Challenging Choice Points for Using the Initiator-Inquirer Process

  This month's newsletter is specifically for you if you use the Initiator-Inquirer process in your work with couples. The Initiator-Inquirer helps partners repair emotional upset while increasing the differentiation in each partner. Often the therapist is confronted with challenging choice points about which partner to focus on, when it is impossible to work deeply with both partners in a single session. Common choice points are: 1. Do I work more actively with the Initiator or the Inquirer when both are emotionally distressed? 2. When has an emotional upset occurred for too long in the room?… Read more...

Beyond Listening Skills: Developing Compassion and Empathy

So, after several months of us working with a single session with Tom and Vicky, I am now posting the final section of this transcript. Before reading it you might want to review last month’s post and some of the insightful comments by your colleagues about the process of developing compassion and empathy. We begin this section with only about 10 minutes left in the session. Until this point, much of the focus has been on Tom. Now, I want to check in and work with Vicky before the session ends. I step partially out of the Initiator-Inquirer framework. I don’t know Vicky very well yet and I want to understand her more completely.… Read more...

Working with Early Trauma in the Initiator-Inquirer

When you are doing Initiator-Inquirer sessions, be sure to watch how partners function in their assigned roles. The combination of the role and each partner's functioning will give you a clear insight into each partner's level of differentiation. You will see where each person breaks down and you will also be able to locate past or early trauma that is being re-enacted in the current relationship. Today's blog post is a continuation of the session with Vicky and Tom. If you missed the beginning of the series you can read the first section here and the second section here. This session originally began with a blaming initiation from Tom.… Read more...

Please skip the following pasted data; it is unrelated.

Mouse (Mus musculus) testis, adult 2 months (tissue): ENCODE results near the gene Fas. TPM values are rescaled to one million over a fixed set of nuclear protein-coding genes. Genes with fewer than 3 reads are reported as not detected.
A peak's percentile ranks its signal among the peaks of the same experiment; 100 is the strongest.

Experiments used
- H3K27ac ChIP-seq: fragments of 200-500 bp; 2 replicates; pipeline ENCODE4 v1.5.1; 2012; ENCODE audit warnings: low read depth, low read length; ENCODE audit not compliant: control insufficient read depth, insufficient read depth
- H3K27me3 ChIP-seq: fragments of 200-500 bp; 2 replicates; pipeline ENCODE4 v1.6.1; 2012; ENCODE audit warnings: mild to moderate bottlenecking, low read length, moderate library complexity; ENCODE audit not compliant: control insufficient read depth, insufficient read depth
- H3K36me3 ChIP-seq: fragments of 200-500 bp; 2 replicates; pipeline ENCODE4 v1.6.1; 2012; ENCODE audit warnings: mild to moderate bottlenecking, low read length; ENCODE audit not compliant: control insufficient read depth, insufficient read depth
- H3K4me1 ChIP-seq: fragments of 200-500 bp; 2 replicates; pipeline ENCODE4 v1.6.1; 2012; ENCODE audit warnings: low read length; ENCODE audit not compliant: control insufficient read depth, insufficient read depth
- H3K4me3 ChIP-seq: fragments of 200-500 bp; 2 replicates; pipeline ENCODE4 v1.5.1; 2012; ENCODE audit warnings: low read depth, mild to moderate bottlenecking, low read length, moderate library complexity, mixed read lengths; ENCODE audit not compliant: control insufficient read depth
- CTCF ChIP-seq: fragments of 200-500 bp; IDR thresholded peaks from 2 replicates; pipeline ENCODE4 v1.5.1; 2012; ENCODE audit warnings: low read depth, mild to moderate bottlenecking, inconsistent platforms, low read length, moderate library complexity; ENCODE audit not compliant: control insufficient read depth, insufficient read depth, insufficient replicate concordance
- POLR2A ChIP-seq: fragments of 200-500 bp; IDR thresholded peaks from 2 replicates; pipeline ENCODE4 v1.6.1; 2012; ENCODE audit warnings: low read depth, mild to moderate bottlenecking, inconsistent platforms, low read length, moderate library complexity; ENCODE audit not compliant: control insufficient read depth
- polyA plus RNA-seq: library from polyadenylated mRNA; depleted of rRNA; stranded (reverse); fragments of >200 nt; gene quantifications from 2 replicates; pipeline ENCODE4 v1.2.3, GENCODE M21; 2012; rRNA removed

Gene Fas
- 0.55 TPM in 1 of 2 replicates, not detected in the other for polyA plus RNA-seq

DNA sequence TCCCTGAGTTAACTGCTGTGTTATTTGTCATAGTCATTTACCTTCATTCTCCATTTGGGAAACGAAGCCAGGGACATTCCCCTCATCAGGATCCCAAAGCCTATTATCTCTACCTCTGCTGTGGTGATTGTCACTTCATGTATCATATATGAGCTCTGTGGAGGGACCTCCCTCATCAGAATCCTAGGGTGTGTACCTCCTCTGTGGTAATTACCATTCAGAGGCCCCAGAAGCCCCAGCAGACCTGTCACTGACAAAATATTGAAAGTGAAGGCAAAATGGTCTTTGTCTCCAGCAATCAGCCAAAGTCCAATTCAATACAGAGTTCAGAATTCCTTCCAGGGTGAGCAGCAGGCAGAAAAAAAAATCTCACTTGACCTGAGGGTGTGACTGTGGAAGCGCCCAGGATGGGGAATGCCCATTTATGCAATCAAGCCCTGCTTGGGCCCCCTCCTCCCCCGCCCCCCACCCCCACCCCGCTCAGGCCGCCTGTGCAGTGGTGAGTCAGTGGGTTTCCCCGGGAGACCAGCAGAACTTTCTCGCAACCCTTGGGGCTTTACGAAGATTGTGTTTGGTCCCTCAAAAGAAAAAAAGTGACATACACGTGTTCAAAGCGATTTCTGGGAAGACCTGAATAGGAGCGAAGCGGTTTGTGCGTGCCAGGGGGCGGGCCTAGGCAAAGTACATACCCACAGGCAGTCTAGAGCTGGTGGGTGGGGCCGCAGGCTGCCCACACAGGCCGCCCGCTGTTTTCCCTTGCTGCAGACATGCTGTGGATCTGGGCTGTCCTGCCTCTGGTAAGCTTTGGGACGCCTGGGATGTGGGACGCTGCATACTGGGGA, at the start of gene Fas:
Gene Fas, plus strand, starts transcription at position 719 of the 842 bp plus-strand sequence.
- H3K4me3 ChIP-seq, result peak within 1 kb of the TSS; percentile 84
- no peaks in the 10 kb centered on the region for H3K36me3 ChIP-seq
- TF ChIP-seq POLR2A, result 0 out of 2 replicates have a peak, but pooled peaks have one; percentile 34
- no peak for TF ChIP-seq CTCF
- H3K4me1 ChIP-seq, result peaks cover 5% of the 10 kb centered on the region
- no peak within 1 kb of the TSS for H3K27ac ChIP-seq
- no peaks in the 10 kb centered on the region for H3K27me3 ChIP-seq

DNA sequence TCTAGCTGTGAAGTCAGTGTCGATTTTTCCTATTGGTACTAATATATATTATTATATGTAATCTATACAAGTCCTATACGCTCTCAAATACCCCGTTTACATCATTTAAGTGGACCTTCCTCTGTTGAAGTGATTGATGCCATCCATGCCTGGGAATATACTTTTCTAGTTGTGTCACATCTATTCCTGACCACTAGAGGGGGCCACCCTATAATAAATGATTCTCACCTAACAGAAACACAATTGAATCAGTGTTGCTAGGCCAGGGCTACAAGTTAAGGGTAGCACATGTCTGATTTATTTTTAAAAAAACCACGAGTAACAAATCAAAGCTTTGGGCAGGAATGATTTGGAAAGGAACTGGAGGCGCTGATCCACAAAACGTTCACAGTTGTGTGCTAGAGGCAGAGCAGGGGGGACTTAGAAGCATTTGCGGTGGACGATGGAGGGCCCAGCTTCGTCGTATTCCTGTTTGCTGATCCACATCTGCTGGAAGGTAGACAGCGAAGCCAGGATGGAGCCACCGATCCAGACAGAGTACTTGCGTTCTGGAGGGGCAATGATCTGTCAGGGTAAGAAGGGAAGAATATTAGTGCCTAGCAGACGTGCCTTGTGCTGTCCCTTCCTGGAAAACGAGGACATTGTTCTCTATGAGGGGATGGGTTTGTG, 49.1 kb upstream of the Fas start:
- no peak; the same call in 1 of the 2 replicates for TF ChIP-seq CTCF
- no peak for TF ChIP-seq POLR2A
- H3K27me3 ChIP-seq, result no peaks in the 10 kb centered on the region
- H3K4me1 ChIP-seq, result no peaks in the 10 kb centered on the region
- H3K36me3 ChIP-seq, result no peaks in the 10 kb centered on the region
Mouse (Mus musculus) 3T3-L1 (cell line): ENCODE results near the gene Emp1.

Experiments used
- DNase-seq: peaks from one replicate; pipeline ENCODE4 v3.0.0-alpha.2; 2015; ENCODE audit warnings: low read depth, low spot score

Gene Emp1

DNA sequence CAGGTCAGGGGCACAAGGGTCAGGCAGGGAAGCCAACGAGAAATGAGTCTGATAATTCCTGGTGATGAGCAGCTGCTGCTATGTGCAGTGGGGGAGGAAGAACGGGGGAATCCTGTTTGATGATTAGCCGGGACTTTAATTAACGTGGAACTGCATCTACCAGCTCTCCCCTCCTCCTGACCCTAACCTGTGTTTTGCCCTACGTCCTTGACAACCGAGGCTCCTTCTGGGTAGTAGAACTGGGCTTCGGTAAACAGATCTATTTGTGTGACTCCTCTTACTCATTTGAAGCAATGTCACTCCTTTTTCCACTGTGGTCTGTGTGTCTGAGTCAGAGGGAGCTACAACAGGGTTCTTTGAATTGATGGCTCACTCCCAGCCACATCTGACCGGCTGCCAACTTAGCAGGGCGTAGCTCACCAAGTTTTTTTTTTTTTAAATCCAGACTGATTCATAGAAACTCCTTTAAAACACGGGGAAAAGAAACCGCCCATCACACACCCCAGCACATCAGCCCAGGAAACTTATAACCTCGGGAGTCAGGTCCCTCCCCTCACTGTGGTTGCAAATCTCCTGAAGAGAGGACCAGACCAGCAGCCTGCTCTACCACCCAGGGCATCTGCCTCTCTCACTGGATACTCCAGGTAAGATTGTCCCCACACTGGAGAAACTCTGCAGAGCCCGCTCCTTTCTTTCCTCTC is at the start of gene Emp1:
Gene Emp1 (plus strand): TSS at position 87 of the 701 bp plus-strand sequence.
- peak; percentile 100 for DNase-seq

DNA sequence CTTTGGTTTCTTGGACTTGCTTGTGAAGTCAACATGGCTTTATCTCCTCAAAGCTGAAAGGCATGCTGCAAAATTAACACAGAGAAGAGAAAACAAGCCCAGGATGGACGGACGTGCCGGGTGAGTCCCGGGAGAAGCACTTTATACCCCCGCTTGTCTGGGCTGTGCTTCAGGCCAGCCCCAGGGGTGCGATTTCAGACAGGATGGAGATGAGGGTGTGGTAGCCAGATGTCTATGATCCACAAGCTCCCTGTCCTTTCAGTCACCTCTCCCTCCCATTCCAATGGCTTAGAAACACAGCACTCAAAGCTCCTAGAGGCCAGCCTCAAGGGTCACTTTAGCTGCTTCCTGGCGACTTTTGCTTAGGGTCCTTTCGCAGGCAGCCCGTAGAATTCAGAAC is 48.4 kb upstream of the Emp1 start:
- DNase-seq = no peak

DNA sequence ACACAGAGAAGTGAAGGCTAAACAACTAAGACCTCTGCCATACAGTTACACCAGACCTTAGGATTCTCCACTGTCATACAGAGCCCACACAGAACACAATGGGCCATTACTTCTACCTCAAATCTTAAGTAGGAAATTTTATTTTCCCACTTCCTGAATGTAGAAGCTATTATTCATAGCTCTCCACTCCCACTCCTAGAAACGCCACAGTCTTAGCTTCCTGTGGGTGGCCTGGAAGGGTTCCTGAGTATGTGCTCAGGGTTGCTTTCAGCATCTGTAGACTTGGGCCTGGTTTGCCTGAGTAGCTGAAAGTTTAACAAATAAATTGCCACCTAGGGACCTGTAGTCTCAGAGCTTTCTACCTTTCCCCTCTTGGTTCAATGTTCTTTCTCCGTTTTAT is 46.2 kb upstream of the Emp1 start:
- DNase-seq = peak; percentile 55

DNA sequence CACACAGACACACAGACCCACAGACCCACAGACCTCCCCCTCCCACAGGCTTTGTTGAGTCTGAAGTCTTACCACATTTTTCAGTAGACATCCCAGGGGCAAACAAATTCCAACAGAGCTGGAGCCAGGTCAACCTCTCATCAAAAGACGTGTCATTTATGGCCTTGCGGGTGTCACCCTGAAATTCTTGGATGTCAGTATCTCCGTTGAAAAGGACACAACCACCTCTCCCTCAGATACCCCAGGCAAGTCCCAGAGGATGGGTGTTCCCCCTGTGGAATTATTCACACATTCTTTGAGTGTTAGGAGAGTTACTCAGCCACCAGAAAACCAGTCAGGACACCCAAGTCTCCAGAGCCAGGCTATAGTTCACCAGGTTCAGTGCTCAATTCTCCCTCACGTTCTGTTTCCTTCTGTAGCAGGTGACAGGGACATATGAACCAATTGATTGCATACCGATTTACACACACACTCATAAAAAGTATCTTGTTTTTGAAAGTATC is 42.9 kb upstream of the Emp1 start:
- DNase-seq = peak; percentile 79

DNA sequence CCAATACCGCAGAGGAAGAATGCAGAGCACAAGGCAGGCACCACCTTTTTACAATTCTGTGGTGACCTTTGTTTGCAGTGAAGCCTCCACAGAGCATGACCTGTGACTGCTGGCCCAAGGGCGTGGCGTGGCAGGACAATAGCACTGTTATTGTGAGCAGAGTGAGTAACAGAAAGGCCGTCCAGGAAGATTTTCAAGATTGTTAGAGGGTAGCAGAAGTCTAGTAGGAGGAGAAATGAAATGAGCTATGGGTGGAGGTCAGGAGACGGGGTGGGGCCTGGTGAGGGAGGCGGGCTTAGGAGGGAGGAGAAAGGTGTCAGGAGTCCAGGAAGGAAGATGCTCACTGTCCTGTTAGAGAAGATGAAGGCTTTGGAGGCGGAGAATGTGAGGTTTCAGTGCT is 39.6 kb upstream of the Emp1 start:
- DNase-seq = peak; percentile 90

Helplessness Underlies Many Control Struggles

I am pleased that many readers took the time to think about the last transcript I posted. I enjoyed reading your perspectives and seeing your comments about my interventions.… Read more...

Managing Control Issues in Couples Therapy

For this blog post, I am giving you part of a transcript from an Initiator-Inquirer session. It is about working with control struggles, improving couple’s communication, and what that means on a deeper level. This session was very rich in learning, so I am going to break it down into several posts. I’d like you to comment on what you see me doing and on anything you learn from reading this portion of the session. Then in a later mailing I will give you the next section. Vicky and Tom have been married for eight years and in business together for two years. He is 36 and she is 37. They came to therapy because they had been fighting, power struggling and getting nowhere on their own.… Read more...